Probably around 2.5 the “terrible two’s” reared its ugly head in my household. The stair wasn’t cutting it. She’d learned to say what she needed to get out of time out and then go back to doing the naughty behavior. Back on the stair she would go. Three or four times in an hour even. And then both my husband and I were getting very frustrated. Taking it personally. Getting emotionally invested, and ultimately making it harder to follow through with consistency.

One day I just had it. I decided I needed to raise the ante. And that’s when time outs in her room began. And when she could figure out how to open the door from the inside, a childproof door handle was put in place. Throw food across the table at dinner, immediate time out in her room. Say mean things to mommy and daddy, immediate time out in her room. Refuse to clean up your toys, immediate time out in her room even if it was close to bedtime.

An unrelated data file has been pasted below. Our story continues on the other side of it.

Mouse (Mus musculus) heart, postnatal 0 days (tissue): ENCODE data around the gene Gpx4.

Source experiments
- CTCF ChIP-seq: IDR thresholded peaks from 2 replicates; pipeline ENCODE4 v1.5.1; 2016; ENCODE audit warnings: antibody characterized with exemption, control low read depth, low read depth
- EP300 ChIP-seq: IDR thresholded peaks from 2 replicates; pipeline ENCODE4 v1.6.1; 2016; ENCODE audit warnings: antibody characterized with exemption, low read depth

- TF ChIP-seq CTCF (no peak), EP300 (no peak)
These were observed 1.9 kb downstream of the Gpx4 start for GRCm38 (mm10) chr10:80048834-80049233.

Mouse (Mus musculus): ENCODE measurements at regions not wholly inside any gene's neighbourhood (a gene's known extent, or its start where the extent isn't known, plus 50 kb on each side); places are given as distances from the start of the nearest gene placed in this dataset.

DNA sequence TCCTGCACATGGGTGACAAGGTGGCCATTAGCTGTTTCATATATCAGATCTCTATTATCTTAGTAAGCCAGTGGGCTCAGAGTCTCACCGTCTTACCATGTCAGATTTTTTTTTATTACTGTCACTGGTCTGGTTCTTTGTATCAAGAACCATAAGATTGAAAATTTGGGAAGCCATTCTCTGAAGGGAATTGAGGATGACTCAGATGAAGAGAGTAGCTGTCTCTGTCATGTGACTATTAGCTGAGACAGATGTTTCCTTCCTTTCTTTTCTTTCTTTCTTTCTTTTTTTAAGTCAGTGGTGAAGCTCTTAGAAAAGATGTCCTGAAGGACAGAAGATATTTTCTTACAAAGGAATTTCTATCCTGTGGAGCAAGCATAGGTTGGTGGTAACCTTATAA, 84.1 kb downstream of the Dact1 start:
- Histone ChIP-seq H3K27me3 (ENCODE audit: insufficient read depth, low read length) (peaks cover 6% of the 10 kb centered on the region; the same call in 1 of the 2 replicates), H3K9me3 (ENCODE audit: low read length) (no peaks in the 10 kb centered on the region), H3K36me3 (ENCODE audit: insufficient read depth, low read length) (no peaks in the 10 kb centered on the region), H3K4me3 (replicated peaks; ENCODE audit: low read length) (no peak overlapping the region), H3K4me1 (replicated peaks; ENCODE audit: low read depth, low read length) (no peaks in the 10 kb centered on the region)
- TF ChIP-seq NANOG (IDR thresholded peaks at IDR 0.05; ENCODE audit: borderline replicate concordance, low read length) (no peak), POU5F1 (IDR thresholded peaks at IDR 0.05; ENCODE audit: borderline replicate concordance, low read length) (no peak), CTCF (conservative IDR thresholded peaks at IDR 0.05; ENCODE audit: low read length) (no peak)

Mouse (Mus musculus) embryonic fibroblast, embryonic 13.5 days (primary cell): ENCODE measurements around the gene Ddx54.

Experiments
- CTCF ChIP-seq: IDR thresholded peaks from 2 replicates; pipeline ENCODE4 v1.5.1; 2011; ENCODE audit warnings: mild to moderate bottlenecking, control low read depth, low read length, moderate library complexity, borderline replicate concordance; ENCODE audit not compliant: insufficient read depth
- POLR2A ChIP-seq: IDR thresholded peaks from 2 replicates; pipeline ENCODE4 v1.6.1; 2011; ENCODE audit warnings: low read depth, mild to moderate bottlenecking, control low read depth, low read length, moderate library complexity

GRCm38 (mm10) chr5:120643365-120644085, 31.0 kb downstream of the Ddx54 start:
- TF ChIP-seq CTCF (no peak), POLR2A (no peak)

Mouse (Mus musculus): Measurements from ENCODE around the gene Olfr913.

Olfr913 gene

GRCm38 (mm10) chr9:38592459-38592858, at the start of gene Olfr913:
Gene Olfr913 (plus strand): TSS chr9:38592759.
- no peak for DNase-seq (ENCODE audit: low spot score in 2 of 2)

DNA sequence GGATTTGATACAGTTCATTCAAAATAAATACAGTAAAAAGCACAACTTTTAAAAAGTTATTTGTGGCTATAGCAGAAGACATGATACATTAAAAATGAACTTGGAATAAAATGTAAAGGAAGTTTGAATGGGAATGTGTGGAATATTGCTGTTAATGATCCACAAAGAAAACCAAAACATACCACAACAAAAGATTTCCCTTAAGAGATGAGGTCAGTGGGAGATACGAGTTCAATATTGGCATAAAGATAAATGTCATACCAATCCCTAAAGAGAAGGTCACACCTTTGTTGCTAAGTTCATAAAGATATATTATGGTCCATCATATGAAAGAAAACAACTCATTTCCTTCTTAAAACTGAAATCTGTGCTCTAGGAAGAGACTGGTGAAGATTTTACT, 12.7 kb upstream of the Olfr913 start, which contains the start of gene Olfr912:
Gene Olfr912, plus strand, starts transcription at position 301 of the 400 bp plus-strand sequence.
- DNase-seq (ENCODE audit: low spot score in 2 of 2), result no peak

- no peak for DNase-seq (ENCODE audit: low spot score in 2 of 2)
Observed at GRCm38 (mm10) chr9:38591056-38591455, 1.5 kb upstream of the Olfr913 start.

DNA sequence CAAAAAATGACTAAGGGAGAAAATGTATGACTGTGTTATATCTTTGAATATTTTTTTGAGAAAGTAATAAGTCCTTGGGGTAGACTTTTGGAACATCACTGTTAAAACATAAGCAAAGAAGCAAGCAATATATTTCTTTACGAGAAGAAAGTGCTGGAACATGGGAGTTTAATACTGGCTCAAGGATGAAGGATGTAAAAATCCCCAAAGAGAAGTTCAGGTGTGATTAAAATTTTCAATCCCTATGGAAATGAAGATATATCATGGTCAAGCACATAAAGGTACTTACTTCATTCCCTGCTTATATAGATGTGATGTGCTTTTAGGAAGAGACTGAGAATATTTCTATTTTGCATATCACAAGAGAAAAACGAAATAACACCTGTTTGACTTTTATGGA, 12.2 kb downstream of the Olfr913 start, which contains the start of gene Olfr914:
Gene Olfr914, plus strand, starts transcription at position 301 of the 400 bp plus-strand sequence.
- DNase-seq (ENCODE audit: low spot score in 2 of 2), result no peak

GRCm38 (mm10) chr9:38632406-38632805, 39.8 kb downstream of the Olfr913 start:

Room time outs were hard at first. They are emotionally draining on everyone involved, but we now had a system set up where we could have a break from each other and as parents we didn’t have to worry about the whole escape the stair cat and mouse routine.

Of course there are lots of tears. Mostly from Abby inside her room, and sometimes from me as I stand outside her door, always making sure to wipe mine away before talking with her. But once I began to see how time outs in her room where becoming fewer and fewer, I was able to fully emotionally separate myself, to know that what I was doing was best to show her that there are consequences to her actions. This crying and fit throwing she was doing in her room was really cathartic for her to get all that pent up tension out. And as soon as the time is up in her room, I open the door, her tears immediately stop, I stoop down to chat with her, and she can easily tell me that she was sorry.